I struggle with time jumps in my writing. My characters travel from point A to point B on a mission. Watch any movie based in large metropolitans such as London, New York, or Tokyo, and they show the characters in a car or on a subway. They get to their destination in no time while commuters familiar with those cities laugh or cry at how easily the MC moves around. Writers engage in time jumps to speed up time. The one exception to this was the show 24, where events were portrayed as they occurred.
Earlier in my writing journey, I wrote every detail of my MC’s journey, which was mind-numbing for readers. No one wants to read about how every meal is hunted and prepared or how the MC didn’t sleep well because they slept on the ground. Okay, okay, okay. You can write about every little detail if you’re Tolkien. I, however, am not Tolkien, and my readers aren’t as tolerant of slow pacing.
It’s okay to put details in if it advances the plot. If you spend time (words) describing a meal, how does that meal deepen characterisation or highlight a conflict? If your MC eats something new, do they have an allergic reaction or get food poisoning? How would those situations advance or hinder your MC’s ability to work towards the book’s goal?
There are many shorthand ways to speed up the pacing of your story. There’s the dialogue slip-in where one character mentions it’s a two-hour drive or a month-long boat voyage. The reader has a sense of the length of travel without being burdened or distracted by it.
Another shorthand is to deepen the POV. Show your MC’s blistered-covered feet and the hole in their shoe from a three-month hike across the country. There are other creative ways of showing the passage of time—adding or losing weight, greying of hair and/or presence of wrinkles, changes in the terrain (the last time the MC was home, there was a river running through the property, now the river has dried to a creek), changes in season, mentioning a character’s birthday (the story starts with a three-year-old-MC and there’s a jump to their tenth birthday), and so on.
All these approaches to the passage of time can be boiled down to one sentence or expanded into pages of details (provided they advance the plot or deepen characterisation).
Here’s an example of a time jump from my western historical romance, Jaded Hearts.
Bertram’s POV and these are the last sentences of chapter 2:
Bertram grimaced. Da’s past threatened to rob his future, and it wasn’t even noon.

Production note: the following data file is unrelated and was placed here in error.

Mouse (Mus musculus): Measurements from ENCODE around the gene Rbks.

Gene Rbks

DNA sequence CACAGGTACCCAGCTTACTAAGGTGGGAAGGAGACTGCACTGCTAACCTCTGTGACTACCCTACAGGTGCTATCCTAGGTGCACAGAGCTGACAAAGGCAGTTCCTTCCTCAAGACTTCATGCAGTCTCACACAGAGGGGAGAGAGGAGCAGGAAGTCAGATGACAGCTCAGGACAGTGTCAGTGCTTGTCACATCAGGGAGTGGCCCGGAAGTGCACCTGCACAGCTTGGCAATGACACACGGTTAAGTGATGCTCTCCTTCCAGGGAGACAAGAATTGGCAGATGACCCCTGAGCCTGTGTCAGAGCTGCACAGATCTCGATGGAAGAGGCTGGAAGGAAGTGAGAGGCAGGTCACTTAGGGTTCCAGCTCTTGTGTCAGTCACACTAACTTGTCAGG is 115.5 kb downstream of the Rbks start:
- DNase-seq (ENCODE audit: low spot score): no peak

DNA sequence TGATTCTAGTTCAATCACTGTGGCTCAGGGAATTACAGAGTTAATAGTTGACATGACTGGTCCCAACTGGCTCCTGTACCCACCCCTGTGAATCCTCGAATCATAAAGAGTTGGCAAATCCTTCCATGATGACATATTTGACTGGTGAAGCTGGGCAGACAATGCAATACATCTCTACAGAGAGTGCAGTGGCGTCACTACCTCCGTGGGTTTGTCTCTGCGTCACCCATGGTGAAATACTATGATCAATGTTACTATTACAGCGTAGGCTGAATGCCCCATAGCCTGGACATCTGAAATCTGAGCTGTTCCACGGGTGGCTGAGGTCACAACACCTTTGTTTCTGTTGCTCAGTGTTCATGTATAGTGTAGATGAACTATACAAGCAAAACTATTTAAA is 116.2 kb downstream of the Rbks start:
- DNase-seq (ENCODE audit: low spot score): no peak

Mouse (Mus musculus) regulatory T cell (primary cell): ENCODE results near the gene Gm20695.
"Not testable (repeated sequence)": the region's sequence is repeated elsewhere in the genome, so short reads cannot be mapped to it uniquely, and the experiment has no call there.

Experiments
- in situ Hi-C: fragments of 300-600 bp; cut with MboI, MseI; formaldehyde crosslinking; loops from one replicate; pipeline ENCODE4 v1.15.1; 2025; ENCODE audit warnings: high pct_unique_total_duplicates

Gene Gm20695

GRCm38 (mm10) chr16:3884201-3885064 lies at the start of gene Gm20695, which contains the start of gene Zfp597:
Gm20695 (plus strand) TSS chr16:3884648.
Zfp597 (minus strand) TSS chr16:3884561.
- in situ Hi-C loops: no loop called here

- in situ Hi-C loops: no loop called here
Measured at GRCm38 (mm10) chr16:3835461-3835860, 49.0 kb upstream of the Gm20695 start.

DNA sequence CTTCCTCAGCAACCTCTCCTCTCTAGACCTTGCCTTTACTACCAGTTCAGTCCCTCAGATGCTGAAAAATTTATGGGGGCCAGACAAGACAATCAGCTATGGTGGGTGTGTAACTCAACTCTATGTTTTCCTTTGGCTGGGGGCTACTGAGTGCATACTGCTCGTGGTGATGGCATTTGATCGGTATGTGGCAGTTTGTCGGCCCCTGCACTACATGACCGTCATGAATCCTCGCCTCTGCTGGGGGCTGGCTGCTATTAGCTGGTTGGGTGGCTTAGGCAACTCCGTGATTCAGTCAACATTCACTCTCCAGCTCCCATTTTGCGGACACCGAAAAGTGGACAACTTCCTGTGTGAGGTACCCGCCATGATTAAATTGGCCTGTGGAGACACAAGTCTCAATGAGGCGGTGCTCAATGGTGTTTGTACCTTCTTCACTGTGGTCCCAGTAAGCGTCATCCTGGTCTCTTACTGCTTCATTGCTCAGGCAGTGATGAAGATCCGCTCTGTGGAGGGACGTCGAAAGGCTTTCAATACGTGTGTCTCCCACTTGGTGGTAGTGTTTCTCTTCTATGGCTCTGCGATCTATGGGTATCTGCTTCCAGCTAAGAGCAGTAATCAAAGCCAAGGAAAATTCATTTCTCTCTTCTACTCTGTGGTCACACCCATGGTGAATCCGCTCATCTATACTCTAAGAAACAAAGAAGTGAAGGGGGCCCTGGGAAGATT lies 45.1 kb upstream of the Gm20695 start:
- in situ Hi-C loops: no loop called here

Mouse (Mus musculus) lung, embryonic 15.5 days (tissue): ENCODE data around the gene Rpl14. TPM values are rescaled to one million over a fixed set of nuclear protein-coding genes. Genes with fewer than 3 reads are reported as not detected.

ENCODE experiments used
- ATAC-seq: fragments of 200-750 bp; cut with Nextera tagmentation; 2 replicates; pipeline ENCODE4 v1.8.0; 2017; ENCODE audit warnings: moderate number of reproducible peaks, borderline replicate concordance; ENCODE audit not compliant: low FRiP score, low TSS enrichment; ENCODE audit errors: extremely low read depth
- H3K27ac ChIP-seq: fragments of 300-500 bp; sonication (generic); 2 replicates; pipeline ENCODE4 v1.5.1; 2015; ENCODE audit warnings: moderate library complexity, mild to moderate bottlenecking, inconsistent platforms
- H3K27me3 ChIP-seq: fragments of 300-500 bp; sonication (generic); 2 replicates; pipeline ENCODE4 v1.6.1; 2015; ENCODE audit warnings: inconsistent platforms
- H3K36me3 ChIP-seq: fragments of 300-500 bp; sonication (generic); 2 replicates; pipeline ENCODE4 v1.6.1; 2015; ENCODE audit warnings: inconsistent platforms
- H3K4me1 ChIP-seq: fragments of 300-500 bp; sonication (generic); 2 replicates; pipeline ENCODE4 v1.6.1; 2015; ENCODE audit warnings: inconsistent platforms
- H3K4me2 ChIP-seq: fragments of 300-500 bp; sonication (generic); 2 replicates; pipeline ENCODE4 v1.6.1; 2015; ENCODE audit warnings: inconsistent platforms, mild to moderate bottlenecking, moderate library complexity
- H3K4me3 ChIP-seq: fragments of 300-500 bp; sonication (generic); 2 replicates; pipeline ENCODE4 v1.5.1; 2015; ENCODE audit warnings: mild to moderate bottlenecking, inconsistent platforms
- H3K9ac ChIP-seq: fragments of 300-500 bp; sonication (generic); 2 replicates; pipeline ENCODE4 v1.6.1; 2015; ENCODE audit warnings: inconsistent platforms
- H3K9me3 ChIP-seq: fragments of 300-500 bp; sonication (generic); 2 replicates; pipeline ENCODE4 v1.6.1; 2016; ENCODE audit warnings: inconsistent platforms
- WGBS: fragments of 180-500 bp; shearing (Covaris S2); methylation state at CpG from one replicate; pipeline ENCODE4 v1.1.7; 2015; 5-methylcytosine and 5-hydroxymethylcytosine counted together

These are the opening lines of chapter 3 in Ruthanna’s POV:
Ruthanna sat in a high-backed chair in the dining room of the Anderson Hotel. The dust from her travels washed from her face, but the fatigue of her journey still weighed on her body.
I used a chapter closing to have a half-day time jump.
Here’s another passage of time from Ruthanna’s POV:
Sucking in a large breath, she dug deep inside her to the little Ruthanna, who was dragged from mining camp to mining camp on a moment’s notice without a proper breakfast or full night’s sleep. Twenty-six-year-old Ruthanna found the strength of five-year-old Ruthanna always had and pushed herself to her unsteady feet. Her heel caught the hems of her skirts, and she stumbled backwards, crashing on her shoulder and bashing her head on a boulder.
Something cracked. Bone, brain, both.
Her tongue rolled back in her throat, and she choked. Her mind fled to somewhere dark and throbbing and senseless, but her body rushed to the rescue, rolling her to her side, forcing a sputtering cough from her lungs.
Minutes. Hours. Geological.
Agony dragged her away from death to awareness with a steady pounding beat against her skull.
Here’s an excerpt from Seven Points of Contact:
Dad grunted, the same grunt when he was onto something, but willing to keep it a secret—for now.
By the end of the first game, the colour of Dad’s cheeks had drained to a sickly pallor reserved for dead fish. He hadn’t touched his can of Ensure, but he had settled deeper into his chair and closed his eyes.
Jonas was three years old again, wanting but unable to help with adult problems—offering a cookie when surgery was needed. “You want me to stay?”
I could have given a hand by hand (they’re playing cards) description of how Jonas’ father is waning, but that didn’t serve the plot.
Another example from Seven Points of Contact:
Miranda finished her reports for the day.
I could have gone into the minute details of a car loan application, but it didn’t deepen characterisation, advance the plot, or add conflict.
Shorten moments (fewer words) when nothing of significance happens. Expand moments of time (give them word count) when they demonstrate conflict, strong emotion (characterisation), are a key learning point that the MC might not yet learn or present an obstacle. Well-crafted time jumps ensure good pacing and reader engagement.
Thank you, @LouSchlesinger, for the topic suggestion.